3. Our ordinary way of thinking and acting is changed into thinking the thoughts of God and Jesus. Some customary values are to be radically set aside in this following of Jesus (see Mark 10:41-45). The call makes demands of us, makes possible the break with our past, and gives us a new vision and future.
4. A disciple is a person who experiences life with Jesus and has a lifelong relationship to the very person of Jesus.
5. As a disciple of Jesus, one is sent out to witness to him, to become a “missionary” (apostoloi, apostellein), that is, to announce the Good News which is Jesus himself.
6. According to Luke, in Acts of the Apostles, all disciples are believing Christians who are sent out to bring Jesus and his message to everyone. Matthew, too, tells us: “Go, therefore, and make disciples of all the nations” (28:19). Discipleship becomes a universal call to holiness and witnessing to Jesus.
7. A personal relationship and experience of Jesus leads our discipleship into the intimacy that the Beloved Disciple had with Jesus and then with Mary. Phillip Mueller states: “The one who, like the Beloved Disciple, rests at Jesus’ side will receive a deeper view of reality and of the meaning of discipleship—wherever such a path may lead” (Theological Digest. Summer 2010, p. 157). Thus, discipleship is a prophetic call to be one with Jesus. Paul expresses it in this way: “For me to live is Christ” (Philippians 1:21).
Having analyzed the criteria for being a disciple, we now turn to the Four Gospels and the Acts of the Apostles to see how Mary is a disciple of the Lord. Chronologically, we move from Mark to Matthew to Luke to John, then to the Acts of the Apostles.
In Mark: Mary Enters the Mystery
In the Gospel according to Mark, the cost of discipleship is seen in the passage where Jesus is sought out by his mother and his relatives (see Mark 3:31-35). Jesus has left his home in Nazareth and has begun his active ministry. In this passage, Mary will learn that the blood relationship she has as mother of Jesus is asked to be transformed into the same mission that Jesus has—which will have no ties to his natural family.
Mary will have to accept this as his disciple who seeks, with him, to do the will of the Father. In Mark, Jesus has no father figure other than God working through him in his mission of teaching, preaching, and healing. His mother, brothers, and sisters are those who accept the call of discipleship because they, too, are called to do the will of the Father.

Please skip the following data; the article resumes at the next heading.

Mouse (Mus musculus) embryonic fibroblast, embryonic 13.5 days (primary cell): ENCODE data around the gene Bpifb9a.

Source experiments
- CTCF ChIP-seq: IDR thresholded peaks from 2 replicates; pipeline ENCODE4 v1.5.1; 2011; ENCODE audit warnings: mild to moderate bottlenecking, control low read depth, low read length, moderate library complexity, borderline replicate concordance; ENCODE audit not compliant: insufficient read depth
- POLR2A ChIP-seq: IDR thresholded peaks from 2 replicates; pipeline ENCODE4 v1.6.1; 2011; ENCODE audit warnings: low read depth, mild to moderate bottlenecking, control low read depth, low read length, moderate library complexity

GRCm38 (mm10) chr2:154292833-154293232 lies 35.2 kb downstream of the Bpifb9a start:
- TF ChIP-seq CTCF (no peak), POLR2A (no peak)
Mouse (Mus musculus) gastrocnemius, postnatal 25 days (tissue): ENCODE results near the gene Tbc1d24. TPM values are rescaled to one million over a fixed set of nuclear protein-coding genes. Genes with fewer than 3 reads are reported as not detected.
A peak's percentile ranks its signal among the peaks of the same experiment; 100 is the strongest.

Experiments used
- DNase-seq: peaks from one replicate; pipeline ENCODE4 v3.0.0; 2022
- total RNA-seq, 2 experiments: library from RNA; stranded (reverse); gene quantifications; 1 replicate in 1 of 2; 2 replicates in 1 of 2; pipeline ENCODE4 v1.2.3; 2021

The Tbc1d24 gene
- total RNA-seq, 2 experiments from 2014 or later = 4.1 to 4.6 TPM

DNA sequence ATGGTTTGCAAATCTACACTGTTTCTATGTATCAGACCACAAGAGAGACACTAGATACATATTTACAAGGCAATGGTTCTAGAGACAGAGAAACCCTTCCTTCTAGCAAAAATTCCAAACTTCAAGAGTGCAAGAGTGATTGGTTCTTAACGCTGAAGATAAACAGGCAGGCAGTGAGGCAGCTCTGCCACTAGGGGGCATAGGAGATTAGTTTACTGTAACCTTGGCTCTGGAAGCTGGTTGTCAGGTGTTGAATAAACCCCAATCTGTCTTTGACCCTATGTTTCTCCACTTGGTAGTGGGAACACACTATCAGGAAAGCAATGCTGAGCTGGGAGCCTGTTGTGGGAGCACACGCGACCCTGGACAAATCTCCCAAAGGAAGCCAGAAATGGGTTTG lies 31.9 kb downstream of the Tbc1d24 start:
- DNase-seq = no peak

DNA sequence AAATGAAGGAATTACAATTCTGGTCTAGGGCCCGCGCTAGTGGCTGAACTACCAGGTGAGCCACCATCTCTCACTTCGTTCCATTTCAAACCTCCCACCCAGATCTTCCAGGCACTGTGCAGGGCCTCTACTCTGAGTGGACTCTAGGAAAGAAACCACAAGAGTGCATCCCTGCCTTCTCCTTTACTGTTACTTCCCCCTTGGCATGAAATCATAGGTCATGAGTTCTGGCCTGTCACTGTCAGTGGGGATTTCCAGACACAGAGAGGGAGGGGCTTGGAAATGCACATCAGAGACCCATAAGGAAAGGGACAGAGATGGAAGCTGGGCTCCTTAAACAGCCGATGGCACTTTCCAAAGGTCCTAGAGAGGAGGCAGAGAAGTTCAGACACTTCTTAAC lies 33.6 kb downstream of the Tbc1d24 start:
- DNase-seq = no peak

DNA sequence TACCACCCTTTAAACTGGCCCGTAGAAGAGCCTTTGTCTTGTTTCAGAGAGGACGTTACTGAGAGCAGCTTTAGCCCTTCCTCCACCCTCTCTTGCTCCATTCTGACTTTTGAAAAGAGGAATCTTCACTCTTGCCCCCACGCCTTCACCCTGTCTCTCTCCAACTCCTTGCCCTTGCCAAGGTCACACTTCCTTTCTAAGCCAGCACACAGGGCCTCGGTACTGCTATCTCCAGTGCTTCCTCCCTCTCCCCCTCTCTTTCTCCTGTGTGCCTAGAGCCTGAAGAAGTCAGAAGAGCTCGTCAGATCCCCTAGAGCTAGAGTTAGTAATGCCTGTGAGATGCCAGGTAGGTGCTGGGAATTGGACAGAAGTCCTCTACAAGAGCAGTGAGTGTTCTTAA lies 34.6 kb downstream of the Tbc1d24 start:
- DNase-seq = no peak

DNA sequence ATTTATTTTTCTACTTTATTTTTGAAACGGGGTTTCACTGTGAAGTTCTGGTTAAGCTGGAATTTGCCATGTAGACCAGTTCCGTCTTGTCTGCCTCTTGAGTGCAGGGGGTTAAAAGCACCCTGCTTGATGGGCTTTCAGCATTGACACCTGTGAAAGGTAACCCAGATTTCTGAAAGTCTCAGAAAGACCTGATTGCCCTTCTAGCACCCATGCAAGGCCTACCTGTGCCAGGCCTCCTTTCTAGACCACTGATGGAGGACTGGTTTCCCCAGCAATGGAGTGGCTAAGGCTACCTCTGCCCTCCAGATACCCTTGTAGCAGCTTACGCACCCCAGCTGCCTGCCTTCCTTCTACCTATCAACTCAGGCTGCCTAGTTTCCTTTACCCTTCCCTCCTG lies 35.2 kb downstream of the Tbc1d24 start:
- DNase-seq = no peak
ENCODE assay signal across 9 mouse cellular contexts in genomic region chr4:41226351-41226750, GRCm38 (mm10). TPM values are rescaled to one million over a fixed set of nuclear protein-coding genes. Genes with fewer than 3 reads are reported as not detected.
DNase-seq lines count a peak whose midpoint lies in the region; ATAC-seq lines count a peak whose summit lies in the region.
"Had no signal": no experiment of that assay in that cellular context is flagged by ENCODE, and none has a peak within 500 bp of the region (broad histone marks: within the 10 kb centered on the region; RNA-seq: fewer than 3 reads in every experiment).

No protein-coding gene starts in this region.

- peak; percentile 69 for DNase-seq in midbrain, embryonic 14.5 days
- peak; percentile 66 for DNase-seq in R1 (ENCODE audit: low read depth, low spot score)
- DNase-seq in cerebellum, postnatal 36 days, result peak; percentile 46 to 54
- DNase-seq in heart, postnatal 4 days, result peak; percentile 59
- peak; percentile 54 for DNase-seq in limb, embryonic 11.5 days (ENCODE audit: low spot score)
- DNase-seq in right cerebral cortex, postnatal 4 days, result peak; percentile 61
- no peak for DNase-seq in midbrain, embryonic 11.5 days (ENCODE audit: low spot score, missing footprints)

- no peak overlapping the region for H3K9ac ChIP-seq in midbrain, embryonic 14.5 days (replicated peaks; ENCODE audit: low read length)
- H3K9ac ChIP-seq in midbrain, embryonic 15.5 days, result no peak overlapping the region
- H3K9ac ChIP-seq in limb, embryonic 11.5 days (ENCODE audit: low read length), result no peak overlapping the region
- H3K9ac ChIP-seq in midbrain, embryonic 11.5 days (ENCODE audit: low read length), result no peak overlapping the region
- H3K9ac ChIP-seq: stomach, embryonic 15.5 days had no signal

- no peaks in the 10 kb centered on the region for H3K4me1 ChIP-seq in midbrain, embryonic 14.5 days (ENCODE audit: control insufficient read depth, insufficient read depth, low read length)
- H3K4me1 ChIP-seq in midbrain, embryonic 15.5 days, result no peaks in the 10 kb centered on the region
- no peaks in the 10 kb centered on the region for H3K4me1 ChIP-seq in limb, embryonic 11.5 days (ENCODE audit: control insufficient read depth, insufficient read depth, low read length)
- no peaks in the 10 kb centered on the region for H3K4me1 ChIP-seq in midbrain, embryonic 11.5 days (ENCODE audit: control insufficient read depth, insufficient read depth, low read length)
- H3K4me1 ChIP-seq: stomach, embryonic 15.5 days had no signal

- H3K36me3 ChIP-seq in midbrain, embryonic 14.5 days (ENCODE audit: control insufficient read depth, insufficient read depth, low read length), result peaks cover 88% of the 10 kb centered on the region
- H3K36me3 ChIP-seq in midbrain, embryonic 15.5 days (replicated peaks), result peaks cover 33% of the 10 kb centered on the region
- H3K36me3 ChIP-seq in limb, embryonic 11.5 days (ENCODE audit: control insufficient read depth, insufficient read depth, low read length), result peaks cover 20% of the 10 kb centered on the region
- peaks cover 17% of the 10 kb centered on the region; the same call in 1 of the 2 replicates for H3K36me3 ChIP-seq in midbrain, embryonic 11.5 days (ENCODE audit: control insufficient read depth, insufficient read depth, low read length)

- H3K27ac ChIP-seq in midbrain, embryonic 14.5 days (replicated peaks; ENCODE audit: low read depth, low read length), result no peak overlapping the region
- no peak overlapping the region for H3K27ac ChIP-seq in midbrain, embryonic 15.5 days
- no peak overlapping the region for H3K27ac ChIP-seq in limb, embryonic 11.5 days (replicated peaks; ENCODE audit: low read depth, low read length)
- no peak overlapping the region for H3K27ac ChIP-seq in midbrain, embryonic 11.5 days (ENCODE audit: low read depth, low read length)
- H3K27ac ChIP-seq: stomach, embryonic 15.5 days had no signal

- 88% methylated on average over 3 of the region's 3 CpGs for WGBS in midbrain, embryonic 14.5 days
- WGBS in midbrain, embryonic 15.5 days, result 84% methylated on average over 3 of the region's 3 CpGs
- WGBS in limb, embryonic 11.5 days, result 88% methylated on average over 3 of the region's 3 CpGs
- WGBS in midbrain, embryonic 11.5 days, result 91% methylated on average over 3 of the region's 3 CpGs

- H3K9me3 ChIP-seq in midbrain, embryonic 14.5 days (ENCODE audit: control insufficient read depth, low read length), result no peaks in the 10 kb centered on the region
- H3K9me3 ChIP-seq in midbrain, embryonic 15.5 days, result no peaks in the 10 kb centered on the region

Mary enters this mystery through her silence, which will lead her to experience the Paschal Mystery and the radical cost of discipleship that Mark’s theology requires. All who have faith in Jesus and follow his call will undergo what Jesus will experience in his sufferings, death, and Resurrection.
In Matthew: Mary Remains Ever Faithful
The Infancy Narrative in the Gospel according to Matthew (chapters 1 and 2) presents Mary as virgin and mother respectively. Matthew points out the role of Joseph as the foster father and protector of Mary and her child (see Matthew 1:16-25; Matthew 2). Matthew closely follows what Mark says about Mary but gives it a slightly different slant in the description of Mary and the brethren approaching him.
Jesus is now teaching those surrounding him about discipleship. In Matthew’s Good News, we discover Mary as the only one who would be with Jesus through the stages of his conception, birth, and active ministry; and in his sufferings, death, and Resurrection. Jesus’ “silent years” are under Mary’s and Joseph’s tutelage and care. Jesus is trained in the work of a tekton (a builder, a carpenter) by Joseph, his legal father (see Matthew 1:18-25).
Mary shows that her following of her son is a lifelong commitment to him—not only as mother but also as a faithful disciple. No one enjoyed the 30+ years with Jesus more than his mother Mary. It was a permanent, constant, and single-hearted commitment to Jesus through her virginity, her motherhood, and her discipleship. She exemplifies what Jesus teaches in the Beatitudes, and indeed is a blessed and happy person (makaria in Matthew 5:1-11). Without losing anything, Matthew builds upon what Mark teaches us about Mary and gives it a positive thrust.